How to Clean a Computer Monitor

Computer monitor on desk with office supplies

Bongkarn Thanyakij/ iStock/ Getty Images Plus

Project Overview
  • Working Time: 2 - 5 mins
  • Total Time: 5 - 10 mins
  • Skill Level: Beginner
  • Estimated Cost: $3-5

Is your computer monitor looking a little blurry? There may not be anything wrong with the monitor or your eyes. The monitor is probably dirty—covered with dust, fingerprints, smudges, and the occasional splatter from food and drinks. It's time to clean your computer monitor.

Not all computer monitors are equal or can be cleaned the same way. So, it is vital to read your user manual or visit the manufacturer's website before attempting to clean the monitor.

  • Glass-coated screens are not as delicate as non-glass-coated screens. Newer iMacs and Macbooks have a glass overlay like the big CRT monitors and vintage televisions.
  • Non-glass coated screens found on most Windows computers, many touchscreens, and matte displays can be damaged easily if not cleaned correctly.

If you aren't sure what type of screen you have, use the least aggressive cleaning methods to remove dust and grime. Using caution may save you the cost of buying a new monitor.

How Often to Clean a Computer Monitor

The cleaning frequency necessary for a computer monitor depends on environmental factors and your usage habits. If the work area is particularly dusty, you frequently touch the screen or pick it up for moving, or are careless when eating and drinking around the monitor, clean it more often. For most users, a quick weekly cleaning will keep the monitor at its best.

Before You Begin

To prevent damage to your computer monitor, read this list of things you shouldn't do before you do any actual cleaning,

  • Never spray any cleaner or plain water directly on the monitor screen.
  • Do not use a paper towel or napkin to clean the screen. It can scratch the surface and leave behind lint.
  • Use only distilled water for cleaning, especially if you live in a hard water area. The minerals in the water can scratch the screen.
  • Always turn off the monitor or laptop before cleaning the screen to prevent shocks and damage to the screen.
  • Do not allow any moisture to drip into ports or control buttons.
  • Do not scrub or wipe in circles which can cause uneven pressure on the screen and leave damage behind.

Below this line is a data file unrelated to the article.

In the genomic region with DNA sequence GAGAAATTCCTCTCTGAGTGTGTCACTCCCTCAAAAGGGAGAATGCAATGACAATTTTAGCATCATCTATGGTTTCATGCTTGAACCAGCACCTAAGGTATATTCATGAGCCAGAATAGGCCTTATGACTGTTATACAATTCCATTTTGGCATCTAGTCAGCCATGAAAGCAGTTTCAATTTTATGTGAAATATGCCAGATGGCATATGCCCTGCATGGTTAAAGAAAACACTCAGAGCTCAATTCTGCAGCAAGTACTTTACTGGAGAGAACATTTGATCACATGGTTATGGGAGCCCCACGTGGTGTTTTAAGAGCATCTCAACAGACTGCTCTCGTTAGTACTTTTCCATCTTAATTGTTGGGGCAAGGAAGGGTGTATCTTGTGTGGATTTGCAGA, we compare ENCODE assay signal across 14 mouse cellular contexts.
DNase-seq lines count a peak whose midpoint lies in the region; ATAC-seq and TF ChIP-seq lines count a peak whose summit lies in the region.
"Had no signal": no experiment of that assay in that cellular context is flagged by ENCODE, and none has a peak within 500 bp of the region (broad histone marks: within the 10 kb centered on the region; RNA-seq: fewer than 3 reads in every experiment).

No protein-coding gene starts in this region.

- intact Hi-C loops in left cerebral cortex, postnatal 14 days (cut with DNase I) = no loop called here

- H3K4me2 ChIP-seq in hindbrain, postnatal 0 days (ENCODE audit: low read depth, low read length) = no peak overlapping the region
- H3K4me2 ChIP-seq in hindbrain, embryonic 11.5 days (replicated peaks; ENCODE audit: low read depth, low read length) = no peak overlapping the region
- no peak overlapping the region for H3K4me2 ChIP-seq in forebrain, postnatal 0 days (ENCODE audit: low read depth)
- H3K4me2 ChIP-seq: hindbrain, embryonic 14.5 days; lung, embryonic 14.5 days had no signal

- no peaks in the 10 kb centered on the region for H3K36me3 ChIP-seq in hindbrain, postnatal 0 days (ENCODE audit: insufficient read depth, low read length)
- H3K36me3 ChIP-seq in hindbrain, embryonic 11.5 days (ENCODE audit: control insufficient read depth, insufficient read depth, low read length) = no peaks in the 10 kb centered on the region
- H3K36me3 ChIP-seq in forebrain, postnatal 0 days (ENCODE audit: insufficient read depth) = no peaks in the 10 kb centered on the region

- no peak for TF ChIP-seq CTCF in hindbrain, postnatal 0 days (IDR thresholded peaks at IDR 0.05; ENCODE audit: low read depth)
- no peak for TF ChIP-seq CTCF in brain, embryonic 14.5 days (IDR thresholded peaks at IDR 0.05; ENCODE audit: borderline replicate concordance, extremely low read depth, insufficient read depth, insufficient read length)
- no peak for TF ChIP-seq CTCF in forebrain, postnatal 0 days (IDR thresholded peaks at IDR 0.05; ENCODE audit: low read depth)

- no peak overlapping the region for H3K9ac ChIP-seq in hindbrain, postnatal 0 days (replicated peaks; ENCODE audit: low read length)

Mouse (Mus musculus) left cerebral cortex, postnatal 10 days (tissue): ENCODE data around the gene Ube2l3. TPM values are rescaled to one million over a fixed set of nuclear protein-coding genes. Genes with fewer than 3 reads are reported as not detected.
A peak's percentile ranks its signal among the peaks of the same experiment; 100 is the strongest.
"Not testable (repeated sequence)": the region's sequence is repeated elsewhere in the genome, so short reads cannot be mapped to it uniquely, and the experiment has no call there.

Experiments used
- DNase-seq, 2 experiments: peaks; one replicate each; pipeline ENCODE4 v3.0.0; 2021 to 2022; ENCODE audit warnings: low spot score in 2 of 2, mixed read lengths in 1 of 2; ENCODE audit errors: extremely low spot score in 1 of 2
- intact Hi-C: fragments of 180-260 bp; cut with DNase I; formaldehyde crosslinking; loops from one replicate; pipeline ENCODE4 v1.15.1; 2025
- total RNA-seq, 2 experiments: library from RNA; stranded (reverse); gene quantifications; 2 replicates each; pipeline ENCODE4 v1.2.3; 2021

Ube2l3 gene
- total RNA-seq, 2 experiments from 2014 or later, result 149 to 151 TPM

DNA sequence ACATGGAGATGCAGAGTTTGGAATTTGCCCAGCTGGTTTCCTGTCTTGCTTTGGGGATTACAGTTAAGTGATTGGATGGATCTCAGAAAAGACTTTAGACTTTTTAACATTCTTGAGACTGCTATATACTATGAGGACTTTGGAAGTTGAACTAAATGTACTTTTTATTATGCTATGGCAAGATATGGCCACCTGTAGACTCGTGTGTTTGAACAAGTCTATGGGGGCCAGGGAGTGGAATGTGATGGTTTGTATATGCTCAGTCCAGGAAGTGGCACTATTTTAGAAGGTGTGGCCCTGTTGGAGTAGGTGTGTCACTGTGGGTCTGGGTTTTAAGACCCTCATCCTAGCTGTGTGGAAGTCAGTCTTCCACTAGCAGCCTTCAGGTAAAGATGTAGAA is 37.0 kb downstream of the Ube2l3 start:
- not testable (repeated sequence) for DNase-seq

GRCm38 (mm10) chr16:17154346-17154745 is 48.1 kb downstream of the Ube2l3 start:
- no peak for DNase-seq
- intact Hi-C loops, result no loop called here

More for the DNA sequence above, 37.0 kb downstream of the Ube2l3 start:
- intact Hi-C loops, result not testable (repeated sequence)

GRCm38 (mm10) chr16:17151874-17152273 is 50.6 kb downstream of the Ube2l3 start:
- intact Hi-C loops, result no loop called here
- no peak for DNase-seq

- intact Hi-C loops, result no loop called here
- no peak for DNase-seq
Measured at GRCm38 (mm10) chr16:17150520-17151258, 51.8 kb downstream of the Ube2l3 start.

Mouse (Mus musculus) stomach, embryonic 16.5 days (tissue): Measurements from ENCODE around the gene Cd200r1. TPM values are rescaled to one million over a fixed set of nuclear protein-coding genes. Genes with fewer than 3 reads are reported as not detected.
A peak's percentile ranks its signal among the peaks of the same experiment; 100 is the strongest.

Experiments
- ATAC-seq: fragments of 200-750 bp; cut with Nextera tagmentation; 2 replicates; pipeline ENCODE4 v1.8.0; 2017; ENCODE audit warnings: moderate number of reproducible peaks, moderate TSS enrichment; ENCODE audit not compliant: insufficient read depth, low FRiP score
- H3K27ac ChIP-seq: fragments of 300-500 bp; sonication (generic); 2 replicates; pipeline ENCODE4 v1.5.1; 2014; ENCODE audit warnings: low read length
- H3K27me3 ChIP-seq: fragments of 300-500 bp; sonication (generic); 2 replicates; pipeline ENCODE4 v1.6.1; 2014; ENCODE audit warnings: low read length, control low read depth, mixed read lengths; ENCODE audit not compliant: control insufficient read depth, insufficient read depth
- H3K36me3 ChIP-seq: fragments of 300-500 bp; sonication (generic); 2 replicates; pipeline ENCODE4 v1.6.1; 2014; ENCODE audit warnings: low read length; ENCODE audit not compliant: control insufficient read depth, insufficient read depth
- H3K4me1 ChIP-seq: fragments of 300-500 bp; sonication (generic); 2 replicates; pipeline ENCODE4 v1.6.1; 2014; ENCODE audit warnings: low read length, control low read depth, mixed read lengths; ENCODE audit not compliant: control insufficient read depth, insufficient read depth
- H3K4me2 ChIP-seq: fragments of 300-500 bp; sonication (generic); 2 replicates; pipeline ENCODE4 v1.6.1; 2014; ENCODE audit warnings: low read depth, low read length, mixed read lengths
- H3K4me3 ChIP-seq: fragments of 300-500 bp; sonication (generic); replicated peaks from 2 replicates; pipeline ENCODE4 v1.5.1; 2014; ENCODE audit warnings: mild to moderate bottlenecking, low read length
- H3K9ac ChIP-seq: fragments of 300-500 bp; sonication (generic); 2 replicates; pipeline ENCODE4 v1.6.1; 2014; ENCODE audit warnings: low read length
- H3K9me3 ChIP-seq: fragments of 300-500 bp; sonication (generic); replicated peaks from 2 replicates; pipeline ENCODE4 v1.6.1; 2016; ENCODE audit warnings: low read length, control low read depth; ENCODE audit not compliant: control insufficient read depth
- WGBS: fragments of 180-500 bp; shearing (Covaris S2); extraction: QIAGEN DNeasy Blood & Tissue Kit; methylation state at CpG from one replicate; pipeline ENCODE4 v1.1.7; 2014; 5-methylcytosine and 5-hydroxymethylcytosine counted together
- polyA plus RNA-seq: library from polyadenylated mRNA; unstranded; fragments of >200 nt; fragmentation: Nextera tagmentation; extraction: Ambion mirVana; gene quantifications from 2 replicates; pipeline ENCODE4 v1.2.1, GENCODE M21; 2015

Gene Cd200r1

• Never use an abrasive or harsh cleaner (ammonia, bleach, scouring powder) on the monitor.

What You'll Need

Equipment / Tools

  • 2 Microfiber cloths
  • 1 Microfiber eyeglass towel


  • Distilled water
  • Isopropyl (rubbing) alcohol
  • Disinfecting wipes


How to Clean Glass-Coated Computer Monitors

  1. Turn Off the Power

    Turn off your computer monitor or laptop and allow it to cool to the touch. Cleaning while the monitor is on could lead to an electrical shock. Plus, a black screen makes it much easier to see dust and smudges.

  2. Dust With a Microfiber Cloth

    Use a clean microfiber cloth—or surprisingly, an eyeglass towel—to wipe away dust from the screen. Fold the cloth in quarters, start at the top of the monitor and wipe side to side. Move to a clean side of the cloth and wipe from the top to the bottom to capture all of the dust. Apply gentle pressure to remove most of the finger smudges.

  3. Remove Stubborn Smudges

    If there are stubborn smudges or bits of stuck-on food on the screen, dampen a clean microfiber cloth with distilled water or isopropyl alcohol. Only use a tiny amount! The cloth should be slightly damp, not dripping. Use the cloth to wipe away any remaining gunk.

  4. Dry the Monitor Screen

    Use a clean section of the dry microfiber cloth to dry the monitor screen.

  5. Disinfect Housing

    Use a disinfectant wipe to remove grime and dust from the outer housing of the monitor. Do not use a disinfecting wipe on the actual screen. Allow the housing to dry completely and turn on the monitor.

How to Clean Non-Glass-Coated Computer Monitors

  1. Turn Off the Power

    Always turn off the monitor or the laptop and allow it to cool completely before starting to clean.

  2. Get Rid of Dust

    Use a dry microfiber cloth to remove dust. Start at the top and move toward the bottom of the screen.

  3. Get Rid of Smudges

    A non-glass-coated screen (LED, LCD) requires a light touch. If smudges don't come off while dusting, slightly dampen a clean microfiber cloth with water only. It should never be dripping-wet. Use gentle pressure to wipe only the smudged areas. Immediately use a clean, dry microfiber cloth to dry the screen.

  4. Disinfect Controls and Housing

    Use a disinfectant wipe to clean the screen housing and control areas. Allow the housing to air-dry and then turn the computer monitor back on.

Tips to Keep Your Computer Monitor Clean Longer

  • Dust the screen weekly.
  • Do not eat or drink while using the computer. If you just took a snack break, be sure to wash your hands before coming back to the computer.
  • Use an air purifier in your work area to reduce the amount of dust in the air.